The solution lay in making the distance between the power generation plant and the load centers seem, in an electrical sense, shorter. As a result, power can be transmitted at levels considerably higher than the natural loading of the transmission lines.
The benefits of series compensation - improved system stability, increased transmission capacity, and reduced overall power losses – led to a flood of orders for both new and existing transmission installations throughout the 1950s and 1960s.
As transmission capacities rose, so did the need for higher series compensation voltages. ABB delivered the first series compensation for 500 kV the United States in 1968 and progressively reached 800 kV in Brazil in 1989.
Controllable series compensation (TCSC) was installed by ABB in the late 1990s and is also part of the FACTS family.
By the end of the 20th century, the number of ABB installations of series compensation exceeded 250, and extra-high-voltage AC transmission for distances of 1,000 kilometers or more were common.
ABB's strength in semiconductors and valve technology enabled it to develop high-power thyristors and a new AC technology in the 1970s - static var compensation (SVC). SVC was initially developed to counter the random voltage variations caused by electric arc furnaces in steel mills.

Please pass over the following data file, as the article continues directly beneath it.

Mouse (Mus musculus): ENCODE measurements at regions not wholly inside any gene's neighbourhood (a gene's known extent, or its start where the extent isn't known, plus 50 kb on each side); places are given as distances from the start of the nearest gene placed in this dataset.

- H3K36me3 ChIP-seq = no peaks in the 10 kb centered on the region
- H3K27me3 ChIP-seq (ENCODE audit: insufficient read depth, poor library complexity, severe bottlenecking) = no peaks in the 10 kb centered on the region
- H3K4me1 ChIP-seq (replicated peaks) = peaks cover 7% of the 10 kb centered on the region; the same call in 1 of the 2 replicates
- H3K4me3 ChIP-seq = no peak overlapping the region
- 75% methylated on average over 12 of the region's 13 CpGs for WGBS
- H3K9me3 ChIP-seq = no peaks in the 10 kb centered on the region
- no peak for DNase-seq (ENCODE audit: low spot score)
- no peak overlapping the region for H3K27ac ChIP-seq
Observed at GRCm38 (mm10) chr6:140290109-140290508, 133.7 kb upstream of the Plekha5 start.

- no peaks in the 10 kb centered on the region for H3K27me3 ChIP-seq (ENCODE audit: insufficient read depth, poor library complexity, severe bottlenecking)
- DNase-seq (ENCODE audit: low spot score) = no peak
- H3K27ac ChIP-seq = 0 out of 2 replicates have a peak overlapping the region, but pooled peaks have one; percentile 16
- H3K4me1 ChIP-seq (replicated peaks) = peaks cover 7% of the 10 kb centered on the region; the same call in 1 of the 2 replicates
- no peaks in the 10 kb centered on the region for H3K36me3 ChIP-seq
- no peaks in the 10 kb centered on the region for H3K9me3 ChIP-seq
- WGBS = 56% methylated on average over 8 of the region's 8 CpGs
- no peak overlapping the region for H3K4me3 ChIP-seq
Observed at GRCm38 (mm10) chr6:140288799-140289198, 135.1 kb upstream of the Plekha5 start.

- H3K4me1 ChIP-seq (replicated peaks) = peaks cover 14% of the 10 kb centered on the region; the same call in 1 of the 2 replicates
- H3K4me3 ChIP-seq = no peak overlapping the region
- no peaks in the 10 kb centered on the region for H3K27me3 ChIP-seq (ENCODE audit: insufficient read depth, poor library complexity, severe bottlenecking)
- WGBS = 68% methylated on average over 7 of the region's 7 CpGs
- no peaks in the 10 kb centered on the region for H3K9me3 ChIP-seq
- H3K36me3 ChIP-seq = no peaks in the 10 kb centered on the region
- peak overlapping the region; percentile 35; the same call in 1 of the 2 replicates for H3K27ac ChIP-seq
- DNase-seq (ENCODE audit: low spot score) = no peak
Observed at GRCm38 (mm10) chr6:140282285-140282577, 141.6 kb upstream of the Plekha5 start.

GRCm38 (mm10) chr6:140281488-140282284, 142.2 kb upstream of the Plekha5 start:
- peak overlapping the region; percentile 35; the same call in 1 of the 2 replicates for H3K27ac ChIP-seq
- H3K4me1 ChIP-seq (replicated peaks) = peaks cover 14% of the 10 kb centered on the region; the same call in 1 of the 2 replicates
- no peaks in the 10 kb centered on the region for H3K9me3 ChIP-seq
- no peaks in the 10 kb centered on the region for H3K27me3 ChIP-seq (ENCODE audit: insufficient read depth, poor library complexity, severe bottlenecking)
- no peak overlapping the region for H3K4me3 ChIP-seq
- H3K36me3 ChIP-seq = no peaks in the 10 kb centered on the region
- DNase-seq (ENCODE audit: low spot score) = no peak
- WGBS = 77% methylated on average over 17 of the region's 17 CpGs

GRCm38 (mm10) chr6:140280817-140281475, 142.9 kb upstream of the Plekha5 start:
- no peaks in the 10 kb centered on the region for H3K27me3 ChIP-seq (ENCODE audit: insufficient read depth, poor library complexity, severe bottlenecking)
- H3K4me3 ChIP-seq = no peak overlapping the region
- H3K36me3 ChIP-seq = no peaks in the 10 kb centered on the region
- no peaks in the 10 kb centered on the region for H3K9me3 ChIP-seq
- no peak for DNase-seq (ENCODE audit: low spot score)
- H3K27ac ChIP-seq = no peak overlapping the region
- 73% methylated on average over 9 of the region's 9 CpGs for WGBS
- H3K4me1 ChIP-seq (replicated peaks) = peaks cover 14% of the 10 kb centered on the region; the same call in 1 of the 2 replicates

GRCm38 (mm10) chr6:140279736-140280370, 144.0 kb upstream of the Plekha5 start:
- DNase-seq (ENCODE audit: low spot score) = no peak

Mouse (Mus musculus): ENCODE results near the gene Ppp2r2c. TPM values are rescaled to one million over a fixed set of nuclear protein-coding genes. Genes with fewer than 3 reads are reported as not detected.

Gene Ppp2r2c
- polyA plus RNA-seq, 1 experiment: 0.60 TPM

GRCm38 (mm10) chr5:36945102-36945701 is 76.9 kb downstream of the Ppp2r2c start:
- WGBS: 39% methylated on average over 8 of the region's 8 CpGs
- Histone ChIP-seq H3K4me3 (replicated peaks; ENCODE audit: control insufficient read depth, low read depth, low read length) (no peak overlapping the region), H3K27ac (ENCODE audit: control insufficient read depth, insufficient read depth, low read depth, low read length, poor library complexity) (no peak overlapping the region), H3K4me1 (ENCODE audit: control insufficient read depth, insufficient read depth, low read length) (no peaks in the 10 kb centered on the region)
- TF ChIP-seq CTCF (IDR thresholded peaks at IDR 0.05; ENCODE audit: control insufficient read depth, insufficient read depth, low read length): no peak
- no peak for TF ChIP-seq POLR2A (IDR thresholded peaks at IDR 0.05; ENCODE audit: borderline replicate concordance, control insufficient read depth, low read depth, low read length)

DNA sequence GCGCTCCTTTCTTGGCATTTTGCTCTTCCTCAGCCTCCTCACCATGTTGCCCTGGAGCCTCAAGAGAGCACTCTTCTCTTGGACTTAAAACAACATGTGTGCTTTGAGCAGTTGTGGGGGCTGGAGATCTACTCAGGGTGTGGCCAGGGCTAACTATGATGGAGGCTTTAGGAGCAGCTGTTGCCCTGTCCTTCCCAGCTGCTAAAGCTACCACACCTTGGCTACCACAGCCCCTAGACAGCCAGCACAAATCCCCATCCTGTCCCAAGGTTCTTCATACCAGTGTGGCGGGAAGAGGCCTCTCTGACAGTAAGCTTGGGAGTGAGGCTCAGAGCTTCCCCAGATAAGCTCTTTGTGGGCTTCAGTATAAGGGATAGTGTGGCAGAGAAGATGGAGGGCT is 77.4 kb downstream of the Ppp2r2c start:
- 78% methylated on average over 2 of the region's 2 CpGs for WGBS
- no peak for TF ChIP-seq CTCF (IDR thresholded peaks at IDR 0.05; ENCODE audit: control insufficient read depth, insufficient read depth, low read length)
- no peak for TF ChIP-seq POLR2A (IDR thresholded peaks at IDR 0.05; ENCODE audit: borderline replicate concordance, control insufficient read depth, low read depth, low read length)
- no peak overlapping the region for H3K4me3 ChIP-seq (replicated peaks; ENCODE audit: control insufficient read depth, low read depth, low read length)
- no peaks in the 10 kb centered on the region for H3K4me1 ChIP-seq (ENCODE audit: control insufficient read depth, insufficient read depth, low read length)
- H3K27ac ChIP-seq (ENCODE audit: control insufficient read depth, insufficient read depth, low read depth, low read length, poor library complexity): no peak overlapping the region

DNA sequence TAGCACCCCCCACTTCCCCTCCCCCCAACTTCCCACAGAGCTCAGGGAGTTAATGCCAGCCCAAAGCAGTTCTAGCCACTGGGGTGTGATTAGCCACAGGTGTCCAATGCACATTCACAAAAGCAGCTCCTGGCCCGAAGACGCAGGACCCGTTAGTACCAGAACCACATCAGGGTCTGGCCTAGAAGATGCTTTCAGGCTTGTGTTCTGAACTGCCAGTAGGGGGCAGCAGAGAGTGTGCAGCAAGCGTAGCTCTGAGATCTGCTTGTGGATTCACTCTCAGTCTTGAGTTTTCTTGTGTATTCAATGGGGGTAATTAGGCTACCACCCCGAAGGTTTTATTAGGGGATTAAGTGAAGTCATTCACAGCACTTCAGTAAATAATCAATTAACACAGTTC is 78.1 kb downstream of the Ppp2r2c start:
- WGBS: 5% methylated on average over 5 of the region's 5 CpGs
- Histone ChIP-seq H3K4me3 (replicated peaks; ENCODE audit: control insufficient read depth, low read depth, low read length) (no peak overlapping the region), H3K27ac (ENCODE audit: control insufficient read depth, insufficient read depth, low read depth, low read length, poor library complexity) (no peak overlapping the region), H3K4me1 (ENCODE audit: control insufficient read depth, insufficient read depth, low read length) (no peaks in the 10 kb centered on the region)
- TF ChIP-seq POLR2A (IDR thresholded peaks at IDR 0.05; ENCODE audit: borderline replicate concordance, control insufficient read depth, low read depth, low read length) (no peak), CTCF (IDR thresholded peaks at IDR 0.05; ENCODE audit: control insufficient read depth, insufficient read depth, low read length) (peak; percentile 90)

When the first SVC was delivered to a steel facility in 1972 the impact was revolutionary – voltage was stabilized, energy losses reduced, and the problem of flicker that affects consumers close to steel mills was mitigated. Development did not stop there.
In 1979 ABB launched SVC for rail applications and for extra-high-voltage transmission, and in 1996 developed a mobile SVC that utilities could transport by road and locate according to where it was needed the most.
Over the years, dynamic shunt compensation to utility customers has been the dominant part of the business. In transmission grid applications SVC is used to increase the transmission capacity and specifically to improve the transient stability.